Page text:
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I am reading an article and it is written there: If A is a k-linear category (possibly without direct sums) we can embed it in the additive category A × N, where a morphism (x,m) → (y, n) is an n × m matrix with entries in A(x, y) = HomA(x, y). Of course if A is additive then A ≈ A × N. Could anyone explain it? Why is it additive?

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up vote 2 down vote accepted

Well, you haven't got the objects quite right. A better description of the objects of the free additive category $\oplus A$ over $A$ is: $n$-tuples of objects $x = (x_{1}, \ldots, x_{n})$ of $A$ where $n \in \mathbb{N}$. Now a morphism in $\text{Hom}\,(x,y)$ is a matrix $(f_{ij})$, where $f_{ij} \in \text{Hom}_A\,(x_{j},y_{i})$ and composition is given by the familiar formula for matrix multiplication.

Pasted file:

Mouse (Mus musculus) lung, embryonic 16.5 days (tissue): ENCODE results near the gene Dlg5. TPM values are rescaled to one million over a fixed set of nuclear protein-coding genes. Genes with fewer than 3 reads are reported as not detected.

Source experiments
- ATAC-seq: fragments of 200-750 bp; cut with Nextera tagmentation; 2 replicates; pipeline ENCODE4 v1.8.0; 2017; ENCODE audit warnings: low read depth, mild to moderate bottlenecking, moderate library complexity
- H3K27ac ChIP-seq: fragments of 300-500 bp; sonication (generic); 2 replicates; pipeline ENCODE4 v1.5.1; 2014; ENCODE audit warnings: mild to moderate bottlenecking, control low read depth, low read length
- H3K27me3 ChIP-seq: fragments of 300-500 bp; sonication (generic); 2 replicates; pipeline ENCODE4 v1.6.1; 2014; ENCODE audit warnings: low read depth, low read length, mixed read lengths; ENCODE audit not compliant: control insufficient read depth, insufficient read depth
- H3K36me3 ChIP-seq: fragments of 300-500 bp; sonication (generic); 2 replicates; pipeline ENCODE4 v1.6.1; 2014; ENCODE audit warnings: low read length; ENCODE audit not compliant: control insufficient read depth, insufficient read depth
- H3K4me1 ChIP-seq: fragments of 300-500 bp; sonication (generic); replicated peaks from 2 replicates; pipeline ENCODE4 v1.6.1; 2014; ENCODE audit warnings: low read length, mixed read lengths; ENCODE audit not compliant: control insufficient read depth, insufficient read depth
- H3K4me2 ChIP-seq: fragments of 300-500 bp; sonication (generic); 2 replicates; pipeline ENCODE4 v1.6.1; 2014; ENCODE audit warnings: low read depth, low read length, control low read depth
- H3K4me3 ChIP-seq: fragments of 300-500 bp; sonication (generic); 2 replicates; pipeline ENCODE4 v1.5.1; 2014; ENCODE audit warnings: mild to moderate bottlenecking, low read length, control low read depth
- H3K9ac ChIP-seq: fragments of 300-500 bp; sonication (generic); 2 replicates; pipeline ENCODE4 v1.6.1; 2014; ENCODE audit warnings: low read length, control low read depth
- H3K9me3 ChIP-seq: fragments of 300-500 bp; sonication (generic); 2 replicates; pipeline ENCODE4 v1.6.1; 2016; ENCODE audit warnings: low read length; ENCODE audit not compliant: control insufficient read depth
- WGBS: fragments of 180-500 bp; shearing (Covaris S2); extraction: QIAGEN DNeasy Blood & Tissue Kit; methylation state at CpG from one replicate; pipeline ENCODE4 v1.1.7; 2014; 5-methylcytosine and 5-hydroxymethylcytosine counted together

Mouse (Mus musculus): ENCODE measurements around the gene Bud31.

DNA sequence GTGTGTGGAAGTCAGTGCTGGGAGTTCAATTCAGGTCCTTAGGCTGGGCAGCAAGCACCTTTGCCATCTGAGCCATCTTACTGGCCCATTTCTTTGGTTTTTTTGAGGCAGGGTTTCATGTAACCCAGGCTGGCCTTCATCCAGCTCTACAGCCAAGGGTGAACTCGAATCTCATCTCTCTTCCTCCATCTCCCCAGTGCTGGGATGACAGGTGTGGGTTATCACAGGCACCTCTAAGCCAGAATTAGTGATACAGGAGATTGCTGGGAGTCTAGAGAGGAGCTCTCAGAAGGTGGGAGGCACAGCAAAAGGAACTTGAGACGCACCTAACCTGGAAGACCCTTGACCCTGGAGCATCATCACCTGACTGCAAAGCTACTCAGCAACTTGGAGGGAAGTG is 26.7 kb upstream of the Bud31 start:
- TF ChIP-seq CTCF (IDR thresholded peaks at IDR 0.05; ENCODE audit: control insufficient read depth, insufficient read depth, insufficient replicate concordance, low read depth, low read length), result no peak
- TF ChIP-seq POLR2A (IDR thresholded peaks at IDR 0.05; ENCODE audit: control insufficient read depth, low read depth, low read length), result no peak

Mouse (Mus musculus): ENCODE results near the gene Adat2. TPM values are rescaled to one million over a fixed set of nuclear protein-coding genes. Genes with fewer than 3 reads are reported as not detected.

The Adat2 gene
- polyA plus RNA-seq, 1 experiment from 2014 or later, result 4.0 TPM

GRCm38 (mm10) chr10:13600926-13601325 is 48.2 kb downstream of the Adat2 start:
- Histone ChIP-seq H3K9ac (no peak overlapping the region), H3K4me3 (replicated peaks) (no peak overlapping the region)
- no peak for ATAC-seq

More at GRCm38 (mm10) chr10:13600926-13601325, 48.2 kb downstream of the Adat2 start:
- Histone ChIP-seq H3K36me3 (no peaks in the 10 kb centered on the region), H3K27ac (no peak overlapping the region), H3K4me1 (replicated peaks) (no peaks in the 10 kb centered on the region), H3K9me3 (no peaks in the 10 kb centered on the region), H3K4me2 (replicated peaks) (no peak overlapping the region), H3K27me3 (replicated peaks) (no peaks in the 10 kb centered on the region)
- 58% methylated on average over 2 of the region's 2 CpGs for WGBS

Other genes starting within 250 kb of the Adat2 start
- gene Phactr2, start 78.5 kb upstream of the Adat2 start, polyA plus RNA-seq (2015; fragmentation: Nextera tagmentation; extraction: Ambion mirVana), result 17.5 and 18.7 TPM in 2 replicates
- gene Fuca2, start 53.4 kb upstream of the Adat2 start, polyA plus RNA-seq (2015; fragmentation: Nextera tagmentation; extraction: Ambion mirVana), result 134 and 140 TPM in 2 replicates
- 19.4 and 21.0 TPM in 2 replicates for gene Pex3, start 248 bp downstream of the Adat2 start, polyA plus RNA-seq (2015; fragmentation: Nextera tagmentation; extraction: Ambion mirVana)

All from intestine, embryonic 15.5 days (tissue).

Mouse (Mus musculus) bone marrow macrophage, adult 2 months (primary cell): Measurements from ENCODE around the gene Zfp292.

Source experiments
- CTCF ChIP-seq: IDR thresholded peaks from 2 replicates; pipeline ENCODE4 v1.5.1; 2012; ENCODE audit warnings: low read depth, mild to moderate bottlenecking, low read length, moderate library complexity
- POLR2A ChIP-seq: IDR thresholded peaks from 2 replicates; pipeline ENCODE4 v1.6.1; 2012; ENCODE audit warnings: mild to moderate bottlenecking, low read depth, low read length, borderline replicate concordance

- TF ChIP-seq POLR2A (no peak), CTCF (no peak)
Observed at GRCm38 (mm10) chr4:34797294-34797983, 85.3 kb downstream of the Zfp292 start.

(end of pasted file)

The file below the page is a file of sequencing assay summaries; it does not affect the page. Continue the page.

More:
Can you see why this category is additive?

Also show that it deserves its name and think about the following:

  1. every additive functor $F: A \to B$ to an additive category $B$ extends uniquely to an additive functor $\oplus F : \oplus A \to B$.
  2. If $A$ is already additive then $A$ and $\oplus A$ are equivalent.
  3. What is the free $k$-linear category over $A$?
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